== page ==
It was a massively collaborative effort to define the Goals and design the indicator and target frameworks to be used for impact accounting. Indeed, the SDGs were also a wake up call to leaders across the world, demanding catalysts for collaboration across sectors and impact areas.
To date, it would seem we are far from achieving the Goals, although some progress has been made across the board.
What do we need to do to improve the chances of success? Evolve our impact strategies by learning from what didn’t work with the MDGs and what’s not working so well with the SDGs.
Let’s take a look at the differences between the two frameworks and how those differences offer key insights into the impact strategies needed to get us to the future we all want to see.
What are the differences between the Millennium Development Goals and the Sustainable Development Goals?
Any comparison between the MDGs and the SDGs needs to start with the fact that the SDGs are by far a more collaborative-oriented framework. We can see this in some of the key differences highlighted below:
Top-down vs. Stakeholder-center approach
Groups of technical experts were brought together at the UN to develop and give form to the MDGs in what was mostly a top-down process. The SDGs, on the other hand, were designed using a massively collaborative approach that took into account input from key stakeholders across the globe (including 193 member states, scientists, private sector actors, and more).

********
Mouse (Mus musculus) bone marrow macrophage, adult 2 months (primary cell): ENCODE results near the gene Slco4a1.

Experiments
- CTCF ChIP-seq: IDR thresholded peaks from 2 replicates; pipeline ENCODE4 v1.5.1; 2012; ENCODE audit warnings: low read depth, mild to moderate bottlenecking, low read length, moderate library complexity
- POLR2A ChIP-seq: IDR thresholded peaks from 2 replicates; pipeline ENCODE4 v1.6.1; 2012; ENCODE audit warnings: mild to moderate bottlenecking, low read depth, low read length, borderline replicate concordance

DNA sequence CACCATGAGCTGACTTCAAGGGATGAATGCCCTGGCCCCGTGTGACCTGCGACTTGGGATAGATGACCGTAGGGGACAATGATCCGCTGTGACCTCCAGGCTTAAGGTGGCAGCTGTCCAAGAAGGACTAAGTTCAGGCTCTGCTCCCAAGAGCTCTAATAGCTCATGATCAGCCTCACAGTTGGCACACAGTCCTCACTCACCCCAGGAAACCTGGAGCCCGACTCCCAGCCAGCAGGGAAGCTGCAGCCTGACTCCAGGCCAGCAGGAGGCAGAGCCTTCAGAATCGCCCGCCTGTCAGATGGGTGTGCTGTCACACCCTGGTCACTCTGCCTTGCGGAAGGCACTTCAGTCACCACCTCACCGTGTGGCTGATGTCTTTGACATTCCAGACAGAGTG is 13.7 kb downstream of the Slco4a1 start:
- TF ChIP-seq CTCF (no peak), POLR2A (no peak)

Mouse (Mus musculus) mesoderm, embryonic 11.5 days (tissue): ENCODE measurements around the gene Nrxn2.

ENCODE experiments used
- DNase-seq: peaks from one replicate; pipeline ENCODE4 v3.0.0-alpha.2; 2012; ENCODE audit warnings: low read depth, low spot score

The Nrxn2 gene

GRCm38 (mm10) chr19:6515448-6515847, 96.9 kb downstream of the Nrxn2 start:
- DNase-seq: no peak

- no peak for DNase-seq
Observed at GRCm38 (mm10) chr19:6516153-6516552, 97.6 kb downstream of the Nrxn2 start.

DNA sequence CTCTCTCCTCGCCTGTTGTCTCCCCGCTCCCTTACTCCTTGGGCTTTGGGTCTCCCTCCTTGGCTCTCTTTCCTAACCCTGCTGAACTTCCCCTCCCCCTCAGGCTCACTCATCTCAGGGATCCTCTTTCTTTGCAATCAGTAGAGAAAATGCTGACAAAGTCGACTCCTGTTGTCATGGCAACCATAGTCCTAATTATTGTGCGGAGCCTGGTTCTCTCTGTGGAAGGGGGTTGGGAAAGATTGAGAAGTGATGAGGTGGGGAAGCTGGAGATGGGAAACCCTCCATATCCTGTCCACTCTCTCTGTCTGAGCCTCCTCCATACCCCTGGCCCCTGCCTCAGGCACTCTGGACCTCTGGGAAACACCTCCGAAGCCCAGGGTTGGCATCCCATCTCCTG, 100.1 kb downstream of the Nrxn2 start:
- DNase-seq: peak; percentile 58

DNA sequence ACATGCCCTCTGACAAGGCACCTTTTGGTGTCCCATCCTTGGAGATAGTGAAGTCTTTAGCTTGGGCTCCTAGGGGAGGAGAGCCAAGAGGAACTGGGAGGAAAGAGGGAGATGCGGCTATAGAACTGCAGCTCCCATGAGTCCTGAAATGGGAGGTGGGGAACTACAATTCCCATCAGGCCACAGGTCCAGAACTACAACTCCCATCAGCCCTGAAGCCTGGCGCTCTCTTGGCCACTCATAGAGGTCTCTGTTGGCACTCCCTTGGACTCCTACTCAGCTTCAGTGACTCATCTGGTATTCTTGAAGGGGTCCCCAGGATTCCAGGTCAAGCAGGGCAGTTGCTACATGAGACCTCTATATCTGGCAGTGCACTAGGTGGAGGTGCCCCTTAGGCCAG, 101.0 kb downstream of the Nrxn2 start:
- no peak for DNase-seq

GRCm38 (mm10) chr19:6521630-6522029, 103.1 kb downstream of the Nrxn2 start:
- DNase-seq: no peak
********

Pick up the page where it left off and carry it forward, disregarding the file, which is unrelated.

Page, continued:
Civil Society Organizations (CSOs) were and are a key part of SDG advancement
CSOs -- for example, community-based organizations, NGOs, etc. -- were involved from the get-go in the development of the SDGs. There have been further calls since then to keep them engaged and at the forefront of the strategy agenda.
Engagement from rich countries vs. poor
The MDGs model was heavily focused on encouraging funding and initiative-building coming from richer countries to benefit poorer countries. The SDGs, on the other hand, call upon all countries to generate internal strategies for goal progress, while looking for ways to collaborate across borders to amplify the impact of those national strategies.